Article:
I literally could not get enough of this book while I was reading it.  The book starts out at a normal pace, and before you realize it, things are happening rather rapidly.  Pieces of a puzzle that you didn’t even know existed begin coming together, and you’re left with a tale of intrigue, shipwrecks, smuggling, adventure, and how far the boundaries of love and family can be pushed and tested.  Of all of Klassen’s works so far, The Tudor’s Daughter feels like her masterpiece.  As much as I’ve loved all of her other books, this one truly shines on a pedestal all by itself.  The writing is crisp, clear, and absolutely mesmerizing, taking the reader to Cornwall and to Ebbington Manor itself.  This is definitely not a work to miss, and for those of you looking to be transported to a world full of rich characters, suspense, and an epic storyline, this is your book.

5 out of 5 Stars

This is my seventh completed review for the Historical Fiction Challenge

The Tutor’s Daughter by Julie Klassen
Bethany House Publishers (2013)
eBook 416 pages
ISBN: 9780764210693

2012 – A Year in Review

fireworksAnd with it being  January 1st, 2013 we can officially end 2012 and all its reading goals.  I’m very happy to say that I have succeeded in reading my 110 books for the year and exceeded that goal by a whopping 74 books!  With the success of this year I’ll up my reading goal again for 2013.  Keep an eye out for my annual New Year, New Challenges post for a breakdown of what I’m looking to accomplish.

2012 has definitely been a year of eclectic reading for me.  It’s difficult to pick my favorite books of the year since I read so many, but here is my best go:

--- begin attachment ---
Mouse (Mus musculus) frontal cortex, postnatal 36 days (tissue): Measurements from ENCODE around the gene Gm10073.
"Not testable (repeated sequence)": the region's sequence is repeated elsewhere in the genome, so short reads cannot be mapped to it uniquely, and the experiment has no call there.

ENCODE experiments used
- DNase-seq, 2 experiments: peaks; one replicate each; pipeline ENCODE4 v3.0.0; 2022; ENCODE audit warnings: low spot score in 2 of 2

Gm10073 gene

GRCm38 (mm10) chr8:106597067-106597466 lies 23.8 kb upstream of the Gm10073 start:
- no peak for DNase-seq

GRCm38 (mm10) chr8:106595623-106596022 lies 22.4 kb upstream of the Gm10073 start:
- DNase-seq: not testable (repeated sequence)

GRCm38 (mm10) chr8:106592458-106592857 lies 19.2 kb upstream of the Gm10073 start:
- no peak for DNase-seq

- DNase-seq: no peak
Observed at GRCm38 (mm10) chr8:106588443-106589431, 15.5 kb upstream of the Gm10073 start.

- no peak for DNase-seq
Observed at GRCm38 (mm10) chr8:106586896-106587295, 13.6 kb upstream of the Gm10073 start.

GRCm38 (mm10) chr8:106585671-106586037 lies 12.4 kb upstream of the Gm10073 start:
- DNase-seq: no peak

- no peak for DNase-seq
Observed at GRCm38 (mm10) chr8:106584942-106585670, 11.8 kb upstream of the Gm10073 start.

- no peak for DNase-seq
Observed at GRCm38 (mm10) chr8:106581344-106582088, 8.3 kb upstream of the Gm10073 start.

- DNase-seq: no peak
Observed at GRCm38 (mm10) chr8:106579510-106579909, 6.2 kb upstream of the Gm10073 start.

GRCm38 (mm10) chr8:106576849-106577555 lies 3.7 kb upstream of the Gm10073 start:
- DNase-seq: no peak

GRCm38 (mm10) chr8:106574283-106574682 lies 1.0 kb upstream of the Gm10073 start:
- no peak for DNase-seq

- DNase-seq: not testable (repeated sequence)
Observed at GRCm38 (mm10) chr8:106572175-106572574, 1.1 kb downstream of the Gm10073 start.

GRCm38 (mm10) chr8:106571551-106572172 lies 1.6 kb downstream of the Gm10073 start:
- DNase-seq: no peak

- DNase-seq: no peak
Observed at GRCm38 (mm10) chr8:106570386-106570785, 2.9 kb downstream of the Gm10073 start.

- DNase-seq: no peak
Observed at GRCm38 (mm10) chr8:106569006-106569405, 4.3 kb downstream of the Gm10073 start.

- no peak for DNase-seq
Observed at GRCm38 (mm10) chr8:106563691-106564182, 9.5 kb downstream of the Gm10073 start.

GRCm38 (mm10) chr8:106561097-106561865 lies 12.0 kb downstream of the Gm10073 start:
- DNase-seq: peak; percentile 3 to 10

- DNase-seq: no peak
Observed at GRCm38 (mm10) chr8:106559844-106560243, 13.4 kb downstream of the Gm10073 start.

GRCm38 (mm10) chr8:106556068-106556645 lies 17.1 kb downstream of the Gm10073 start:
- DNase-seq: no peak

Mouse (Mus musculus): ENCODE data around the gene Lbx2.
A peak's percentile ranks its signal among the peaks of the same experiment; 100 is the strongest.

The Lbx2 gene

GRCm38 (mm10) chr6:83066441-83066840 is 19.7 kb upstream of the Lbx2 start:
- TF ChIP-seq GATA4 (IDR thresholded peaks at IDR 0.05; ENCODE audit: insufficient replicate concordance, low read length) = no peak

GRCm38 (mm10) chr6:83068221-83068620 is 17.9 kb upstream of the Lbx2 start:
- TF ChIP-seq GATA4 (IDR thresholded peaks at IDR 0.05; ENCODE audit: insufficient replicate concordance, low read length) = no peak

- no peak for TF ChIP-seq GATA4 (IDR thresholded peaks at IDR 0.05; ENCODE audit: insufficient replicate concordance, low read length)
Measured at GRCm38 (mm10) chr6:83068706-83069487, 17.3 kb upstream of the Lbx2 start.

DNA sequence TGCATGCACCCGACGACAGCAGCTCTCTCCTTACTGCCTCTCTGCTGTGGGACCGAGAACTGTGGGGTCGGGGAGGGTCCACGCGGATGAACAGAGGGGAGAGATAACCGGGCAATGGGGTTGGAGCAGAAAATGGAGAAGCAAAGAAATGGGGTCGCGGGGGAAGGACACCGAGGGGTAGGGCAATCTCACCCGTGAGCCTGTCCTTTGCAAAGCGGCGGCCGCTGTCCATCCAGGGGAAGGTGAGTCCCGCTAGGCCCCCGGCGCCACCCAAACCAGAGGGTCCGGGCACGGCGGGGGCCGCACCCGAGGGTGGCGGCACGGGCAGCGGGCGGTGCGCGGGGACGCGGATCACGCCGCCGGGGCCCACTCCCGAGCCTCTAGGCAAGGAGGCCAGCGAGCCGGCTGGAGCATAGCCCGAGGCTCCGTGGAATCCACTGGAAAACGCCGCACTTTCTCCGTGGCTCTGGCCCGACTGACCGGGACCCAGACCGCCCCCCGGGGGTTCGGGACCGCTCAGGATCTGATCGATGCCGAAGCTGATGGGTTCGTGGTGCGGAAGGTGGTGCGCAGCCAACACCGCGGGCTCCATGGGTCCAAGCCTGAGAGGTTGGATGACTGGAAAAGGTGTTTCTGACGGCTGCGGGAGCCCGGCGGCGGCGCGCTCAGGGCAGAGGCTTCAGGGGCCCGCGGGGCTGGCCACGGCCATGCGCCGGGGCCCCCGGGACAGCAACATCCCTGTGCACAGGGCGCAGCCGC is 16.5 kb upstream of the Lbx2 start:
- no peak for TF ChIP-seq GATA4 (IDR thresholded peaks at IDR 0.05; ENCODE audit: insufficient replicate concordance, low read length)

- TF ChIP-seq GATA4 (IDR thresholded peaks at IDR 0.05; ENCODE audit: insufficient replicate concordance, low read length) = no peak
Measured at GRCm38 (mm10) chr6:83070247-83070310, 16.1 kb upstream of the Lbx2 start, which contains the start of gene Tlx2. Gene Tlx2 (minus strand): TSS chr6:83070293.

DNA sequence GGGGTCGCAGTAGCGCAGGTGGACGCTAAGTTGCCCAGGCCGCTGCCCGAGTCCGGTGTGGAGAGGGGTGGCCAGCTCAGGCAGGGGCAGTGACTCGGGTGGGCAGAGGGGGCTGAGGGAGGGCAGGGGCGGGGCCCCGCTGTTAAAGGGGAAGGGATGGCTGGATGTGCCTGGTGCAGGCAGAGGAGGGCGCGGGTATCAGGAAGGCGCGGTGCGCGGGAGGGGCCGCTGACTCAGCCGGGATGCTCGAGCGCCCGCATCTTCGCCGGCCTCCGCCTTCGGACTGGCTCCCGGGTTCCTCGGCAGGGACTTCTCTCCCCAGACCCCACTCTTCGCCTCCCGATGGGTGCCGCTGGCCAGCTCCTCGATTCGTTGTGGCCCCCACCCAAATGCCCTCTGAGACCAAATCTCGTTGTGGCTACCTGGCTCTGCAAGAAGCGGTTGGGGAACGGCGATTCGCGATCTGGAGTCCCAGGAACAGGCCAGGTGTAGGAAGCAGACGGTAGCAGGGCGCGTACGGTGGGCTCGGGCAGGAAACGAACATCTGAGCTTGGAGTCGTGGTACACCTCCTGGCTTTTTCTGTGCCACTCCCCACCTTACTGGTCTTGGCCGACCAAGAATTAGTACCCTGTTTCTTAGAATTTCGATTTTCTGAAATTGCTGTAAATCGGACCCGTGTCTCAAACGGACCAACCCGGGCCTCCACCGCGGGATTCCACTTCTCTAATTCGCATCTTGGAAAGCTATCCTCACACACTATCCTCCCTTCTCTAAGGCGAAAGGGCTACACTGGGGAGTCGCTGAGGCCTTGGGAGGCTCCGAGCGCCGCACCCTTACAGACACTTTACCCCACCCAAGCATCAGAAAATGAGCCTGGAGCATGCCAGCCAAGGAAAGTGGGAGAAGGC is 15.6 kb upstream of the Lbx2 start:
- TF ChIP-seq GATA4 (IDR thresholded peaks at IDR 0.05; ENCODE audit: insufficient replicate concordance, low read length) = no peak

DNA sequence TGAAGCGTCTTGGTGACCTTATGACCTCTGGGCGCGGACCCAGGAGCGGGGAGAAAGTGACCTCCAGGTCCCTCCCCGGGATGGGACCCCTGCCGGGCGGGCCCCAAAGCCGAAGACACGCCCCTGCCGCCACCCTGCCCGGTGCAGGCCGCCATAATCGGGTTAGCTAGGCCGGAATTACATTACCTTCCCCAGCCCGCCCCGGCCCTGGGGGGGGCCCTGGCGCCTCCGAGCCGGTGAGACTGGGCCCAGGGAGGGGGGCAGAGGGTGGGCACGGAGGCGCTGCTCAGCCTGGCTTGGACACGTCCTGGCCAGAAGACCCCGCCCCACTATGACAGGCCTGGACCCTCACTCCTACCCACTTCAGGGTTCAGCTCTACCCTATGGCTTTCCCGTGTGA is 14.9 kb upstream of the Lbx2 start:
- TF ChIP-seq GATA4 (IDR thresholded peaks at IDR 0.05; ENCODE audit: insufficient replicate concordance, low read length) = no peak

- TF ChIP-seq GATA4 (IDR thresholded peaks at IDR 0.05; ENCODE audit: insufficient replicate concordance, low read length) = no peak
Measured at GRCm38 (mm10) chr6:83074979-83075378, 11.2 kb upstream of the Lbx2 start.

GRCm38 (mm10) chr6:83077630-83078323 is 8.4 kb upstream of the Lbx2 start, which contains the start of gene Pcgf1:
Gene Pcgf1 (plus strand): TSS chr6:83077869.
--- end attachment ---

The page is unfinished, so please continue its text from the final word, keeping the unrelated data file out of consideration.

1. The Girl on the Cliff by Lucinda Riley
  2. The Orchid House by Lucinda Riley
  3. Dangerous to Know by Tasha Alexander
  4. A Million Suns by Beth Revis
  5. The Apothecary’s Daughter by Julie Klassen
  6. When Beauty Tamed the Beast by Eloisa James
  7. The Siren by Tiffany Reisz
  8. Short Straw Bride by Karen Witemeyer
  9. In A Treacherous Court by Michelle Diener/The Greatest Knight by Elizabeth Chadwick
  10. Fever by Lauren DeStefano

Damn. That was difficult.

My reading challenges wrap up is as follows: I once again blew through the Historical Fiction challenge (woot woot!).  I also succeeded in my first year participating in the Around the Stack challenge!  Now for the bad parts. The TBR challenge and the Audio challenge both got only one completed review each out of me.  I know I failed the audio challenge because of 1Q84 (AH SO LONG), plus my addiction of reading newer books killed any hope I had of finishing the TBR challenge.  A 50% completion rate for the challenges isn’t terrible, but I’d still liked to have completed 100%.

Even though it’s 2013 I still have some books to review that I finished in 2012, so keep an eye out for them.  You can also see a listing of EVERYTHING I read this year, including review links, here.